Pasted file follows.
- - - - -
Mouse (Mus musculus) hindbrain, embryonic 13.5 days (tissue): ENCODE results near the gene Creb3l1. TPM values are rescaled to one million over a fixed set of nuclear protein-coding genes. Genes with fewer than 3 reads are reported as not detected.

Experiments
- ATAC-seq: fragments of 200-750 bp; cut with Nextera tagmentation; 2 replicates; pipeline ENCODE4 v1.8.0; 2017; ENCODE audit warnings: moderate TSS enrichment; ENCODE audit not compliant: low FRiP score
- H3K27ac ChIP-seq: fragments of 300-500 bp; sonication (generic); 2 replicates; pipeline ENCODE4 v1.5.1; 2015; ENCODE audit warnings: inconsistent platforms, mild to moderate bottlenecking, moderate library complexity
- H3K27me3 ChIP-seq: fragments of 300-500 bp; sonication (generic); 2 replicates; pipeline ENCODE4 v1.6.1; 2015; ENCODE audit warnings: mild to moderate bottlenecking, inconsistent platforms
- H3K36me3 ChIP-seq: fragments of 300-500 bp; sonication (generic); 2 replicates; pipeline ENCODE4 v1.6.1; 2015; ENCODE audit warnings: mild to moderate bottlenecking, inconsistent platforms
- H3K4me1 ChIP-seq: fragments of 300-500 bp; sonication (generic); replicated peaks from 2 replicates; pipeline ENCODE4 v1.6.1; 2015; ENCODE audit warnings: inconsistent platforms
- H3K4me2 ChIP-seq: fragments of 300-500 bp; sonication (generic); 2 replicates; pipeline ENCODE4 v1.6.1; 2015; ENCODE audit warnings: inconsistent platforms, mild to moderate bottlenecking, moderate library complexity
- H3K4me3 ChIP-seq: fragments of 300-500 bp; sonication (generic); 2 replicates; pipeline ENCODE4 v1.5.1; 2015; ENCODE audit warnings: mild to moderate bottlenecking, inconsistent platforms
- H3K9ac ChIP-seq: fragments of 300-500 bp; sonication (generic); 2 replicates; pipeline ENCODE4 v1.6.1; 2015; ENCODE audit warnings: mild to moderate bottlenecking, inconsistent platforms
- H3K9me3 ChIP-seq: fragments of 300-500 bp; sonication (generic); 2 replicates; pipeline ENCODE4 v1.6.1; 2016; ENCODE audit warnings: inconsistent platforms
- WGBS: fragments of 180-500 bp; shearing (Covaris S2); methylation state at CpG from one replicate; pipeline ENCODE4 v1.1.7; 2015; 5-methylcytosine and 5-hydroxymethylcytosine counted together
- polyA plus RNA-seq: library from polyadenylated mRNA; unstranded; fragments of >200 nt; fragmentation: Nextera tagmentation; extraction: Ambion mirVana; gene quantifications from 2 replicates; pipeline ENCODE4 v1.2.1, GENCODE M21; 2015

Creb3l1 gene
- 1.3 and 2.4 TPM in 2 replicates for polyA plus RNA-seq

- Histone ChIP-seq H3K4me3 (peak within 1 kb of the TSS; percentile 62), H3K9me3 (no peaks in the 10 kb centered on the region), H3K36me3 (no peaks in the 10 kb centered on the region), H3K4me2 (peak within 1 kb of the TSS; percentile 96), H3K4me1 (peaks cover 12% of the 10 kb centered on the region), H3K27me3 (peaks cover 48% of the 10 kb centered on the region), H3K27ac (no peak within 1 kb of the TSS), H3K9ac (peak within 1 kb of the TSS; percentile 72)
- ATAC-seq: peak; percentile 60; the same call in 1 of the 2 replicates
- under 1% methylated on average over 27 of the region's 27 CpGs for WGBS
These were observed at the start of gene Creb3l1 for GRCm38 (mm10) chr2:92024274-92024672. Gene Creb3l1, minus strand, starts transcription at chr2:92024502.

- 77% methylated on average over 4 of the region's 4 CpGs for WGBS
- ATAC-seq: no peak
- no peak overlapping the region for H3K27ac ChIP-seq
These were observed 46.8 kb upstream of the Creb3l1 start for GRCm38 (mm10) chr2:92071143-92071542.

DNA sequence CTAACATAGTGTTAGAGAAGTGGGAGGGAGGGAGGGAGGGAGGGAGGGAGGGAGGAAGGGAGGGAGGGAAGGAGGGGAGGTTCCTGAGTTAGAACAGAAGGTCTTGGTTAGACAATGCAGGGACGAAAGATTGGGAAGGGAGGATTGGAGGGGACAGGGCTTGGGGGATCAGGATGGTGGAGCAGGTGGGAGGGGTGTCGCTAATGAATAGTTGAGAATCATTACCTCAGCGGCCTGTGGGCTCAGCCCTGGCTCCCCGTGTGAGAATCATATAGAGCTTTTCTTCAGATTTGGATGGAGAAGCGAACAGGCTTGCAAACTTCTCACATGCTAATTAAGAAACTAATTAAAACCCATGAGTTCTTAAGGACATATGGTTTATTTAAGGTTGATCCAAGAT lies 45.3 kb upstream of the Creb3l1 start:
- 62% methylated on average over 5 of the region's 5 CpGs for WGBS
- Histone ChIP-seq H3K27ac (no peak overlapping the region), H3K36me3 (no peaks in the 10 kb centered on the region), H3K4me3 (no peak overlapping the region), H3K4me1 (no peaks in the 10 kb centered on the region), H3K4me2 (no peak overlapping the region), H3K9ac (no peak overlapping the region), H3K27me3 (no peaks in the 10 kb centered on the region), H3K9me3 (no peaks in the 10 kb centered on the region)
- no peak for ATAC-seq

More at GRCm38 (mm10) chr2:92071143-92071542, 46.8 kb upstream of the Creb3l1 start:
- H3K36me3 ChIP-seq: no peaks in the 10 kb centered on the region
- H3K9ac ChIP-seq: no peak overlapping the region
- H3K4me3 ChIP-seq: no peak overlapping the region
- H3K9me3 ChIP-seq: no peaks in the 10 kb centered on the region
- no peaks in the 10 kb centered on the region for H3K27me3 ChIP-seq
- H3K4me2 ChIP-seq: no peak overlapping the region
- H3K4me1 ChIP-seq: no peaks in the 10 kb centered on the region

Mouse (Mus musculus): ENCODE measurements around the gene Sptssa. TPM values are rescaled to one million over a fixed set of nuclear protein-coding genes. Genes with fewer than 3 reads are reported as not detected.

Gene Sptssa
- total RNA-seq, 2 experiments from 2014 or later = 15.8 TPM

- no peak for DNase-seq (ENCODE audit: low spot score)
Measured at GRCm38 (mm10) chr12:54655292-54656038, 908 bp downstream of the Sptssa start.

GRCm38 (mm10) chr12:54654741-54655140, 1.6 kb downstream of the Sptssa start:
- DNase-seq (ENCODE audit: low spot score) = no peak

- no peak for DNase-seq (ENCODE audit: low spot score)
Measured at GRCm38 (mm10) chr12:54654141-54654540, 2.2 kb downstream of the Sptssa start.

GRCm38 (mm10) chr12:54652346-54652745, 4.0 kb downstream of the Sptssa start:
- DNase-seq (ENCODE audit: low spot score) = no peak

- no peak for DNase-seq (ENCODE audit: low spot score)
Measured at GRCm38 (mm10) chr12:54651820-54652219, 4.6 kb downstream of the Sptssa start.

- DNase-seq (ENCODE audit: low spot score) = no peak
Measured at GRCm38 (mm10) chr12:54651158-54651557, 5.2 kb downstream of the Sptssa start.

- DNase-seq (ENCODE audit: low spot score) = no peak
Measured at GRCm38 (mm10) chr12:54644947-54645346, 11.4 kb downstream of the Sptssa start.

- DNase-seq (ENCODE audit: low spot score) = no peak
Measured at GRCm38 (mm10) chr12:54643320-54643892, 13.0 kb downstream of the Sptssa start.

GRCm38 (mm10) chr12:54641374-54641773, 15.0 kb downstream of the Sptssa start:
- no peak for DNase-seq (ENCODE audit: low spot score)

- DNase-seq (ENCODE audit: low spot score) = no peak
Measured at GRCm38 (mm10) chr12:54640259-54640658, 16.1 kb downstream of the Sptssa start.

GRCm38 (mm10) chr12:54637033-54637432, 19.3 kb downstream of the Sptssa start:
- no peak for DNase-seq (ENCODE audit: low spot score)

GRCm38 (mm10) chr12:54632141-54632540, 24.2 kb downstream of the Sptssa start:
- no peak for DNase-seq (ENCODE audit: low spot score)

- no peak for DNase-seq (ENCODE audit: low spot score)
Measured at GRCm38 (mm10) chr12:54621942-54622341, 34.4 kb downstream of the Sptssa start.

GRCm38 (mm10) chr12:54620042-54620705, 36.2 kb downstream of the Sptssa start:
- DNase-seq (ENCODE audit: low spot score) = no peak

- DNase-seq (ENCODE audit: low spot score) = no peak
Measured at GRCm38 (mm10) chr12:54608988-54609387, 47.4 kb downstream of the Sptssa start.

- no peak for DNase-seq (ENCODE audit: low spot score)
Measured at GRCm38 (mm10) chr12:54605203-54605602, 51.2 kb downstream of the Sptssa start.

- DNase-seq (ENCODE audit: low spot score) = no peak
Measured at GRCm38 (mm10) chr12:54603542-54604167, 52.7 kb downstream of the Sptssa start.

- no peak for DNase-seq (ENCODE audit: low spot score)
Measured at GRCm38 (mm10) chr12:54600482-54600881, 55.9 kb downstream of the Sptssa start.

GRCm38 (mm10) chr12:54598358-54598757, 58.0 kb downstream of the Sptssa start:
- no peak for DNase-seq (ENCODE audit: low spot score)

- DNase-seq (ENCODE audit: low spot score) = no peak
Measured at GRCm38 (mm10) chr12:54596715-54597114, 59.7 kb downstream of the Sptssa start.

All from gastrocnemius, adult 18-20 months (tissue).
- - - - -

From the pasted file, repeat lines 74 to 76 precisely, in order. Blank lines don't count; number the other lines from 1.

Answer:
Measured at GRCm38 (mm10) chr12:54600482-54600881, 55.9 kb downstream of the Sptssa start.

GRCm38 (mm10) chr12:54598358-54598757, 58.0 kb downstream of the Sptssa start:
- no peak for DNase-seq (ENCODE audit: low spot score)